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Animal rights and wrongs

Animal rights and wrongs

Emily Davies, Dods Monitoring | League Against Cruel Sports

3 min read Partner content

MPs and stakeholders set out their priorities for improving animal welfare in the UK as the League Against Cruel Sports launches its manifesto.  

Monday saw Parliamentarians from all parties and members of the animal welfare sector join together to celebrate the launch of the League Against Cruel Sport’s 2015 general election manifesto: “Animals Matter”.

Introducing the Parliamentary reception, the League’s CEO Joe Duckworth, explained the organisation was calling for five main commitments within their manifesto.

These key asks, which include the defence and strengthening of the Hunting Act and an independent inquiry into the commercial shooting industry, would be relatively cheap and easy for the next Government to implement in order to end animal suffering, Duckworth argued.

The League were also calling for a ban on snares, tough action to tackle dog fighting and greater protection for racing greyhounds.

Duckworth went on to detail the next stages in the League’s election activity, which would involve a high street campaign and the questioning of all prospective parliamentary candidates on their position regarding certain animal welfare issues.

Throughout Duckworth’s discourse he stressed the helpless nature of animals and their incredible vulnerability to human activity; a sentiment carried on by the next speaker, Caroline Dinenage MP.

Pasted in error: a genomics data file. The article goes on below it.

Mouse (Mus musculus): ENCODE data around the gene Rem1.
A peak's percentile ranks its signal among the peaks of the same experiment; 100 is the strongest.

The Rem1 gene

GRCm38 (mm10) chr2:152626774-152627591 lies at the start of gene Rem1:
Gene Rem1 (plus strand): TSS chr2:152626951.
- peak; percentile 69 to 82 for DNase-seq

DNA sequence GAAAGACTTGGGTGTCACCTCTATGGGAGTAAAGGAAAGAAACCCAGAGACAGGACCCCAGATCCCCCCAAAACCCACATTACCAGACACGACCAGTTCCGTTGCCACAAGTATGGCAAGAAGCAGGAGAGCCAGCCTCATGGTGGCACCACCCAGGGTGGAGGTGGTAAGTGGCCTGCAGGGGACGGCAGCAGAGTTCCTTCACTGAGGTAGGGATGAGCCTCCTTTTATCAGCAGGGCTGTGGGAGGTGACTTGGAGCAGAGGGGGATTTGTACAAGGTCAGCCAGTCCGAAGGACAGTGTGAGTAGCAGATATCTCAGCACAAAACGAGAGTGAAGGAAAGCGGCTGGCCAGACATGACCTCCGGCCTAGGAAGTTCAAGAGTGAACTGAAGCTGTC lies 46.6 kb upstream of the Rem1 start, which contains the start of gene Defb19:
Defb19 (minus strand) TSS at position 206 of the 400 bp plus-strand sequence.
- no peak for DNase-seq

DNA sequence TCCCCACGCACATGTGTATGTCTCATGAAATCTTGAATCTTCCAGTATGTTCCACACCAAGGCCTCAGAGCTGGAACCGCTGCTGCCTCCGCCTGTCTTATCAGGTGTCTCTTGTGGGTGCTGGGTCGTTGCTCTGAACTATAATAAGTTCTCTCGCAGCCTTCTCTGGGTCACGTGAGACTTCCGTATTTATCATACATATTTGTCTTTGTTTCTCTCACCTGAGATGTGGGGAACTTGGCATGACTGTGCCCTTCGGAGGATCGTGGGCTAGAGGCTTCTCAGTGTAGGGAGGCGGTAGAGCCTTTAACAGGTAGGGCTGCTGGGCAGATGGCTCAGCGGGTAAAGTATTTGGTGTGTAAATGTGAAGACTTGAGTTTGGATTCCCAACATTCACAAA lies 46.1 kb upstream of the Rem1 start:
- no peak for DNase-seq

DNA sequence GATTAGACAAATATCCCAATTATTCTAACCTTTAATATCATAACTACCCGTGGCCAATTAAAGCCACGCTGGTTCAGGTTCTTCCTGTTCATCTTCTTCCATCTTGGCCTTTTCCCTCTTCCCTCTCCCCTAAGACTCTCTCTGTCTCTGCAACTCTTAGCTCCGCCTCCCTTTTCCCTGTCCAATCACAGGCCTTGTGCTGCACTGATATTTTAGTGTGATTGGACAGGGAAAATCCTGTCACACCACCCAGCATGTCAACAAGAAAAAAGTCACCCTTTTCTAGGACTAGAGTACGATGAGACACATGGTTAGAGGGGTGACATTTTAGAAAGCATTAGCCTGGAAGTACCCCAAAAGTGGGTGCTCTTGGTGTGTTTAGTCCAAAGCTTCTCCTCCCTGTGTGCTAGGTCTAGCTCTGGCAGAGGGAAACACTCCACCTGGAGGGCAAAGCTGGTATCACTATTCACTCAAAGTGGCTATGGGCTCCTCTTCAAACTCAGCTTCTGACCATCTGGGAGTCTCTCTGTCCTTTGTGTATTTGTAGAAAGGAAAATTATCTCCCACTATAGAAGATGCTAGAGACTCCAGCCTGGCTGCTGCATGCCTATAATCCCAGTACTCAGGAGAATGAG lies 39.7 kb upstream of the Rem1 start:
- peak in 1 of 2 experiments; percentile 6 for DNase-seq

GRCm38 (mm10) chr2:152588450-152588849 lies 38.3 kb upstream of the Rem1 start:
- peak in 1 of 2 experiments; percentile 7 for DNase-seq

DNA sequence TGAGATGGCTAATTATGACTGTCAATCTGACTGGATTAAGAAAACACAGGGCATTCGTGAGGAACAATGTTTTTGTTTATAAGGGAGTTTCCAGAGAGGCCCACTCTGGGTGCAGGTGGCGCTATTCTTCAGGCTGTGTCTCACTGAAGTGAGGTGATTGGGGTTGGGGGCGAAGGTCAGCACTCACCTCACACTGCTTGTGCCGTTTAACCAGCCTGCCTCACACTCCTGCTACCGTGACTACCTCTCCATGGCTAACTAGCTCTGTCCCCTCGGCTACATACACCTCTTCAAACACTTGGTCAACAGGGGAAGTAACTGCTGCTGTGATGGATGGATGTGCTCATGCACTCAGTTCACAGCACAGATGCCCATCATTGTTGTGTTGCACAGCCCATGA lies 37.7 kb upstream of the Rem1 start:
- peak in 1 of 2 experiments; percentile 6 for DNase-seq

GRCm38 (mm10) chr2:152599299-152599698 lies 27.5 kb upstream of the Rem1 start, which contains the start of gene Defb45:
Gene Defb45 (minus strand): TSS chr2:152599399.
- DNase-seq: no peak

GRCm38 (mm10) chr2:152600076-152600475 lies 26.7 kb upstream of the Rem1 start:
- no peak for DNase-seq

The Conservative member for Gosport detailed the great proportion of constituency queries which were animal welfare focused, ranging from wild animals in circuses to Harvey’s law. These issues, she said, and the way in which MPs approached them, would influence the electorate’s judgement.

As someone who was raised in the countryside, Dinenage opposed the viewpoint that those who were anti-hunting were ‘townies’ who didn’t understand the complexity of the matter. However, whilst not undermining their importance, she also stressed the need to move on from issues such as fox-hunting.

In her closing remarks she focused on the good work the Government had already undertaken, particularly in strengthening legislation around dangerous dogs, wildlife crime and the illegal ivory trade.

Reiterating many of Dinenage’s points, Vice-President of the League and Labour MP for Bristol East, Kerry McCarthy, told the attendees about her volunteer work with the organisation.

She went on to echo previous comments on the importance of animal well-being during the election period, referencing a 2014 YouGov poll which found that 14 per cent of respondents highlighted animal welfare as a defining issue on how they would vote.

It was very easy for people to ridicule those passionate about the sector McCarthy said, but the reality was gruesome and cruel beyond imagination. The topic should not be used as a battleground by party politics she concluded, but instead interest and effective action in animal welfare should be driven by human compassion.

Former head of public affairs at the RSPCA, Baroness Parminter, was the third speaker of the event and began by praising the League for their work in “giving a voice to the voiceless”.

The organisation was crucial in helping politicians to garner evidence and document animal suffering she suggested, thereby enabling them to effect the change in legislation needed.

The Liberal Democrats would only be producing one manifesto the Baroness clarified, but there would be a strong section covering domestic, scientific, farm and wildlife aspects of animal welfare.

Duckworth concluded the speeches by emphasising the League did not regard May 2015 as their work’s horizon, the charity would continue to fight hard during the next parliament as well.

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